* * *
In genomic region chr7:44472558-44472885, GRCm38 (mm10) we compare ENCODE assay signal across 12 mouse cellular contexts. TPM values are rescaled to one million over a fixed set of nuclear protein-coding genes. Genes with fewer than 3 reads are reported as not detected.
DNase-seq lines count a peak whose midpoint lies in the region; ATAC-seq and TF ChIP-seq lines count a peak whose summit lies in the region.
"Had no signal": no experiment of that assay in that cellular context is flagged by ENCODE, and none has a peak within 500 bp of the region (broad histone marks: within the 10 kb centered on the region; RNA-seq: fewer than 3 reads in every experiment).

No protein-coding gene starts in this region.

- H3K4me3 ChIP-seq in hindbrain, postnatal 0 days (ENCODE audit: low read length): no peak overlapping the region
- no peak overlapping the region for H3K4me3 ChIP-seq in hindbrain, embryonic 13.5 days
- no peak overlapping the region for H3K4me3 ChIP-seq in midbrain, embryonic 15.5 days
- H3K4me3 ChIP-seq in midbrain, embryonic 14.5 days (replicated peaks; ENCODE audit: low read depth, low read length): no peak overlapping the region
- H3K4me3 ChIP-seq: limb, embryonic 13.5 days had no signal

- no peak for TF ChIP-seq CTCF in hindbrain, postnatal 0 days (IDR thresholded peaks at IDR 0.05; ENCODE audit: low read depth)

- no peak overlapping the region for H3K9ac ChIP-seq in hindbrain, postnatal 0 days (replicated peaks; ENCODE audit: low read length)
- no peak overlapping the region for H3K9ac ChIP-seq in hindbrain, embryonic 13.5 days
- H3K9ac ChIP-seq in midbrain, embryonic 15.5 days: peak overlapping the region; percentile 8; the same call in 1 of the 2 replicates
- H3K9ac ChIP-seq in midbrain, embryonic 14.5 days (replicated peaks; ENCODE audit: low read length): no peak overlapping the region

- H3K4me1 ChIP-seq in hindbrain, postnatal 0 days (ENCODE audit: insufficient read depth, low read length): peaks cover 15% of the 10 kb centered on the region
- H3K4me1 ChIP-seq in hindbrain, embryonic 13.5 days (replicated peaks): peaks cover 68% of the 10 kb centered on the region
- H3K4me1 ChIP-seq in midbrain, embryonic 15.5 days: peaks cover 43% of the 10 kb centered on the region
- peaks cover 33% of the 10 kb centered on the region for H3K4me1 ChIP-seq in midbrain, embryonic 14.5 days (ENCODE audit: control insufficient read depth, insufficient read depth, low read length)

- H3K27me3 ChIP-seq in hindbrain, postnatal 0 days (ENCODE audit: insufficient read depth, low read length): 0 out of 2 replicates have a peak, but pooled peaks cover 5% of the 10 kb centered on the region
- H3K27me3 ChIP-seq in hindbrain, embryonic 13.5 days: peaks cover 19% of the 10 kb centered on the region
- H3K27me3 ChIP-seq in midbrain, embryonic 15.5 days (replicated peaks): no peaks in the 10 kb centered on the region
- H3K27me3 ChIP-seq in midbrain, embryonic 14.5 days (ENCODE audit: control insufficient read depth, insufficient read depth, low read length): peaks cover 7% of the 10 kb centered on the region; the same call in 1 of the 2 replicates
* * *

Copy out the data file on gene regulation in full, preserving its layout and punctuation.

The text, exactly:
In genomic region chr7:44472558-44472885, GRCm38 (mm10) we compare ENCODE assay signal across 12 mouse cellular contexts. TPM values are rescaled to one million over a fixed set of nuclear protein-coding genes. Genes with fewer than 3 reads are reported as not detected.
DNase-seq lines count a peak whose midpoint lies in the region; ATAC-seq and TF ChIP-seq lines count a peak whose summit lies in the region.
"Had no signal": no experiment of that assay in that cellular context is flagged by ENCODE, and none has a peak within 500 bp of the region (broad histone marks: within the 10 kb centered on the region; RNA-seq: fewer than 3 reads in every experiment).

No protein-coding gene starts in this region.

- H3K4me3 ChIP-seq in hindbrain, postnatal 0 days (ENCODE audit: low read length): no peak overlapping the region
- no peak overlapping the region for H3K4me3 ChIP-seq in hindbrain, embryonic 13.5 days
- no peak overlapping the region for H3K4me3 ChIP-seq in midbrain, embryonic 15.5 days
- H3K4me3 ChIP-seq in midbrain, embryonic 14.5 days (replicated peaks; ENCODE audit: low read depth, low read length): no peak overlapping the region
- H3K4me3 ChIP-seq: limb, embryonic 13.5 days had no signal

- no peak for TF ChIP-seq CTCF in hindbrain, postnatal 0 days (IDR thresholded peaks at IDR 0.05; ENCODE audit: low read depth)

- no peak overlapping the region for H3K9ac ChIP-seq in hindbrain, postnatal 0 days (replicated peaks; ENCODE audit: low read length)
- no peak overlapping the region for H3K9ac ChIP-seq in hindbrain, embryonic 13.5 days
- H3K9ac ChIP-seq in midbrain, embryonic 15.5 days: peak overlapping the region; percentile 8; the same call in 1 of the 2 replicates
- H3K9ac ChIP-seq in midbrain, embryonic 14.5 days (replicated peaks; ENCODE audit: low read length): no peak overlapping the region

- H3K4me1 ChIP-seq in hindbrain, postnatal 0 days (ENCODE audit: insufficient read depth, low read length): peaks cover 15% of the 10 kb centered on the region
- H3K4me1 ChIP-seq in hindbrain, embryonic 13.5 days (replicated peaks): peaks cover 68% of the 10 kb centered on the region
- H3K4me1 ChIP-seq in midbrain, embryonic 15.5 days: peaks cover 43% of the 10 kb centered on the region
- peaks cover 33% of the 10 kb centered on the region for H3K4me1 ChIP-seq in midbrain, embryonic 14.5 days (ENCODE audit: control insufficient read depth, insufficient read depth, low read length)

- H3K27me3 ChIP-seq in hindbrain, postnatal 0 days (ENCODE audit: insufficient read depth, low read length): 0 out of 2 replicates have a peak, but pooled peaks cover 5% of the 10 kb centered on the region
- H3K27me3 ChIP-seq in hindbrain, embryonic 13.5 days: peaks cover 19% of the 10 kb centered on the region
- H3K27me3 ChIP-seq in midbrain, embryonic 15.5 days (replicated peaks): no peaks in the 10 kb centered on the region
- H3K27me3 ChIP-seq in midbrain, embryonic 14.5 days (ENCODE audit: control insufficient read depth, insufficient read depth, low read length): peaks cover 7% of the 10 kb centered on the region; the same call in 1 of the 2 replicates